Glaucoma is a major public health problem, causing visual impairment which hampers day to day work. Glaucoma is the largest cause of bilateral blindness, second only to the cataract. In India the incidence of glaucoma is around 3% of the population.

Glaucoma is a serious condition that involves an elevation in pressure inside the eye caused by a build-up of excess fluid. Left untreated, this pressure can impair vision by causing irreversible damage to the optic nerve and, eventually, blindness. Glaucoma results in peripheral vision loss, and is an especially dangerous eye condition because it frequently progresses without obvious symptoms & hence is called the silent killer of sight.

There is no cure for glaucoma, although it can be treated. The damage to the optic nerve from glaucoma cannot be reversed. However, lowering the pressure in the eye can prevent further damage to the optic nerve and further peripheral vision loss.

Why does the pressure increase?

Our eyeball contains a fluid called Aqueous humor, which nourishes the eye and keeps it healthy. After the fluid circulates, it empties through a drain in the front of your eye (similar to the drainage in your bathroom). In people with glaucoma, the drain in the eye is blocked and the fluid can't run out of the eyeball. Instead, the fluid accumulates inside the eye and causes increased pressure in the eye

What does the increased pressure do to our eyes?

Increased pressure inside a small chamber will cause bulging of the weakest part. Similarly in our eyes, this will exert pressure on the weakest part, that is the optic nerve. Gradual increase in the pressure on the optic nerve will result in gradual loss of peripheral vision & with time leads to blindness. Once damaged optic nerve cannot be revived with any form of treatment.

Are there any risk factors for developing glaucoma?

Any one can develop a glaucoma. However a family history of glaucoma increases the risk by many folds. Also age above 40yrs, presence of Diabetes, Hypertension are other risk factors.

What are the symptoms of glaucoma?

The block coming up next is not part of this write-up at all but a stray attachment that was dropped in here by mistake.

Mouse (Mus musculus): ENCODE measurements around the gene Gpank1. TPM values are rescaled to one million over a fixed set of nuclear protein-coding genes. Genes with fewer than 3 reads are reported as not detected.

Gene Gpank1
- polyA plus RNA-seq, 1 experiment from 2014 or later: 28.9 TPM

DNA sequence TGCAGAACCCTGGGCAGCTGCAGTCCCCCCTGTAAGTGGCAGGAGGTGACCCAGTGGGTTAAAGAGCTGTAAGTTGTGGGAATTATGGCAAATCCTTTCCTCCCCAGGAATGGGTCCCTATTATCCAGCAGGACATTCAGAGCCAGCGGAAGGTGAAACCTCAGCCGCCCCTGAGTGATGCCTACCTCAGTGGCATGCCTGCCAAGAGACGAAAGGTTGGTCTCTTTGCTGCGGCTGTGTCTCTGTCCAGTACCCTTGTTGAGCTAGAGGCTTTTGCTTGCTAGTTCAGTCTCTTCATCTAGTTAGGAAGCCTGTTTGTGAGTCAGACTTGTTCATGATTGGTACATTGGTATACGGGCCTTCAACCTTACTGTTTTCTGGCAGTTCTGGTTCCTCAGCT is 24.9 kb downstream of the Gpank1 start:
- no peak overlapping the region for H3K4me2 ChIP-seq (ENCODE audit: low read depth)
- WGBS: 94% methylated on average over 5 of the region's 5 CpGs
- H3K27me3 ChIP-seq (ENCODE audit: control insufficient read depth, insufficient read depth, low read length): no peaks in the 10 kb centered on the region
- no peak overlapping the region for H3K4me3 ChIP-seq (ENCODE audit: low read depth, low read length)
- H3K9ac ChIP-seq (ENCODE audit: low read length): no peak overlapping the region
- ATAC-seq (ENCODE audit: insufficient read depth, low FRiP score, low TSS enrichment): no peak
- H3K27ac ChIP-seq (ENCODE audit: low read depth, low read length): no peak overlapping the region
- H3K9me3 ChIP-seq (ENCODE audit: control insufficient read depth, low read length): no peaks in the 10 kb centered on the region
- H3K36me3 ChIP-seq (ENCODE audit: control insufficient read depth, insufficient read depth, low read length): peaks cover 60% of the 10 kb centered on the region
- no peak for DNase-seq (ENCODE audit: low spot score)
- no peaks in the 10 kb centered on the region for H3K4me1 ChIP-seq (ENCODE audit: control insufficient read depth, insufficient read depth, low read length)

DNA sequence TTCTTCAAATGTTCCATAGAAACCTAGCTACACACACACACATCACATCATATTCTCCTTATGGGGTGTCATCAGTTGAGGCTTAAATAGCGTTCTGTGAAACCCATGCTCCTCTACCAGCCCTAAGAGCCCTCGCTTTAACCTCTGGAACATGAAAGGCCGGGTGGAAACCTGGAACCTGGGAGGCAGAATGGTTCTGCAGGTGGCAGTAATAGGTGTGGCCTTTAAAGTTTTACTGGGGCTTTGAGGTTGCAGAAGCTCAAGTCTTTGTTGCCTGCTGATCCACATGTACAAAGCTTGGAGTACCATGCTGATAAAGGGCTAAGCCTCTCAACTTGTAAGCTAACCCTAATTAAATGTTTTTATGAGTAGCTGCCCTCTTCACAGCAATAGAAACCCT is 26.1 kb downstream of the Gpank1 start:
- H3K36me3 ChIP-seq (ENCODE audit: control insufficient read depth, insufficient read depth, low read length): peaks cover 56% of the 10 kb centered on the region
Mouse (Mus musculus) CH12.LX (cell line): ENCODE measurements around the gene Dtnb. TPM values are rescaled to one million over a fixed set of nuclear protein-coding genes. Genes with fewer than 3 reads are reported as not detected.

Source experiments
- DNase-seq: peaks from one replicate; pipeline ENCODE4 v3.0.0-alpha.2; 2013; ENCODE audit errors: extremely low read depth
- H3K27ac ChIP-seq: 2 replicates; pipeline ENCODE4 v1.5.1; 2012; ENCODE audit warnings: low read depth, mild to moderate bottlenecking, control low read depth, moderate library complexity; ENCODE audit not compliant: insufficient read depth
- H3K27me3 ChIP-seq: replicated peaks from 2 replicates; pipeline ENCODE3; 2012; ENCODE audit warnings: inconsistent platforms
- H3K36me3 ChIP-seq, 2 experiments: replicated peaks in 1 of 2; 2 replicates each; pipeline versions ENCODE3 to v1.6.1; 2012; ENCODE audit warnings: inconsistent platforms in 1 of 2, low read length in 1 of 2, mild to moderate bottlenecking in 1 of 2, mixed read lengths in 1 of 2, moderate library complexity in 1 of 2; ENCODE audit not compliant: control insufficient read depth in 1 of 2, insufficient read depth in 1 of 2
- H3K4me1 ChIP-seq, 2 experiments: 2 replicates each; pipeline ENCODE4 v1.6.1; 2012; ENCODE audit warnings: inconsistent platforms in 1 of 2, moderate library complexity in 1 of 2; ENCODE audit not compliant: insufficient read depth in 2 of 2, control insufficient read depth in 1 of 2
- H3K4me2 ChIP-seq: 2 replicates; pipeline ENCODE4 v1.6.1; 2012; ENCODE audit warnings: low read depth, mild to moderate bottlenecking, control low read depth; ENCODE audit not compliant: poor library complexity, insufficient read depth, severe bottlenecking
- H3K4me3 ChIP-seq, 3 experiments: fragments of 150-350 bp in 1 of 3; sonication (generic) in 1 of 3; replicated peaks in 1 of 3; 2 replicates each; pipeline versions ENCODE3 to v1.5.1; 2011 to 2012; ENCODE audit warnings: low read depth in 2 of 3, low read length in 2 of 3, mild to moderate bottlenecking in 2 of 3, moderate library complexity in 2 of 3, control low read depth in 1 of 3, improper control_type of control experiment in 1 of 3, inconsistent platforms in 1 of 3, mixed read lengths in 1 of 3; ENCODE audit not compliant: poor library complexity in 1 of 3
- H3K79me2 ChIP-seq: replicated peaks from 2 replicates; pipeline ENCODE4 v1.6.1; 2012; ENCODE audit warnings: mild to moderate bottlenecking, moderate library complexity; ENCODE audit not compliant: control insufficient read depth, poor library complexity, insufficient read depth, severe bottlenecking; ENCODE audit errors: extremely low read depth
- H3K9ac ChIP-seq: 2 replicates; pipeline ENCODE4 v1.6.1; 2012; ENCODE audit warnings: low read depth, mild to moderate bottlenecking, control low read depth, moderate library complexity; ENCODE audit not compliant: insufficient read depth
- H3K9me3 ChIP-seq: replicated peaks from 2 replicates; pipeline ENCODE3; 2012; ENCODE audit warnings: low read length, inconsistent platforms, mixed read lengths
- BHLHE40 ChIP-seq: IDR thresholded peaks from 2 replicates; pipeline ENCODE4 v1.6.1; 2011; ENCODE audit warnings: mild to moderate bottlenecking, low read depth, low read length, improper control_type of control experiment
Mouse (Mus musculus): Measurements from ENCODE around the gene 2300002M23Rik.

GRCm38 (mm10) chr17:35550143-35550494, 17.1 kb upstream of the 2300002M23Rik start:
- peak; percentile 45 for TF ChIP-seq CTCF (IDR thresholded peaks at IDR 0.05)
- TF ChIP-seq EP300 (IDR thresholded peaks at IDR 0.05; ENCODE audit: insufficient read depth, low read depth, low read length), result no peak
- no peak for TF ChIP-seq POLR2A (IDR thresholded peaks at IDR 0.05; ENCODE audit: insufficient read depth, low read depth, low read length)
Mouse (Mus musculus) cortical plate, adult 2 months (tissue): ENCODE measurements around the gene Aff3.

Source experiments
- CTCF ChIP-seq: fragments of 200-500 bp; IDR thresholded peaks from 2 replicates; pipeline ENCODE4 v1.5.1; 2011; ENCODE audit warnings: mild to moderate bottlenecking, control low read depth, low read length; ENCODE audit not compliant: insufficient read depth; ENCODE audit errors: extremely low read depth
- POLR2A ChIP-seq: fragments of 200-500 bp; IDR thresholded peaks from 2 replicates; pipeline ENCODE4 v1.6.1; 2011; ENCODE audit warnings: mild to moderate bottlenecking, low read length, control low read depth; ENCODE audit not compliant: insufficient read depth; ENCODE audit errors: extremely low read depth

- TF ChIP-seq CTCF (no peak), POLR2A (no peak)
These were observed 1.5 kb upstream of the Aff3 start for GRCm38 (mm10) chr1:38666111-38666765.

Most patients who have glaucoma don't have any symptoms. We might not realize that we are losing vision until it's too late. Half of all people with loss of vision caused by glaucoma are not aware they have the disease. By the time they notice loss of vision, the eye damage is severe.
Rarely a person with glaucoma may experience headaches or the power of his glasses may change very frequently. In severe cases haloes may be seen around bright lights .

However in a different form called Angle closure glaucoma, the eye becomes red and extremely painful. Nausea, vomiting and blurred vision may also occur.

So how do we know if we have glaucoma?

We won’t know we have glaucoma until you notice vision loss, which unfortunately is a late sign. Since glaucoma causes no symptoms other than vision loss, it is important that we have a complete eye exam by an ophthalmologist regularly. An ophthalmologist can measure your eye pressure, examine your optic nerve and evaluate your central and peripheral vision. Early diagnosis and treatment of glaucoma can prevent damage to the eye's nerve cells and prevent vision loss. Eye examination is not synonymous with checking the power of your eyes (as will be done by technicians at optical shops). It should be done by an ophthalmologist & we should insist on the pressure check every time we visit him.

What tests are done to diagnose glaucoma?

Many a times glaucoma can be diagnosed with just a clinical examination. However to know the exact extent of the damage & also to track the progress of the condition we do a automated visual field analysis. This test will show the exact areas of damage & we can track if the treatment has arrested the progress of damage with time. In some doubtful cases sophisticated tests such as optic nerve head analysis are done to confirm the diagnosis.

What is the treatment for glaucoma?

Glaucoma can be treated with eye drops, laser surgery, eye surgery or a combination of methods. The purpose of treatment is to lower the pressure in the eye so that further nerve damage and vision loss are prevented. Treatment once started will be life long & should not be stopped unless advised by the doctor.

How often should I have an eye exam?

It is generally recommended that you have a complete eye exam by age 39. After that, eye exams should be done every yearly. Please remember that eye examination should be done by an ophthalmologist & insist on the eye pressure check on every visit. In conclusion Glaucoma, a silent killer of sight, has no warning symptoms. Only regular eye examination by an ophthalmologist can detect the condition & prevent further damage.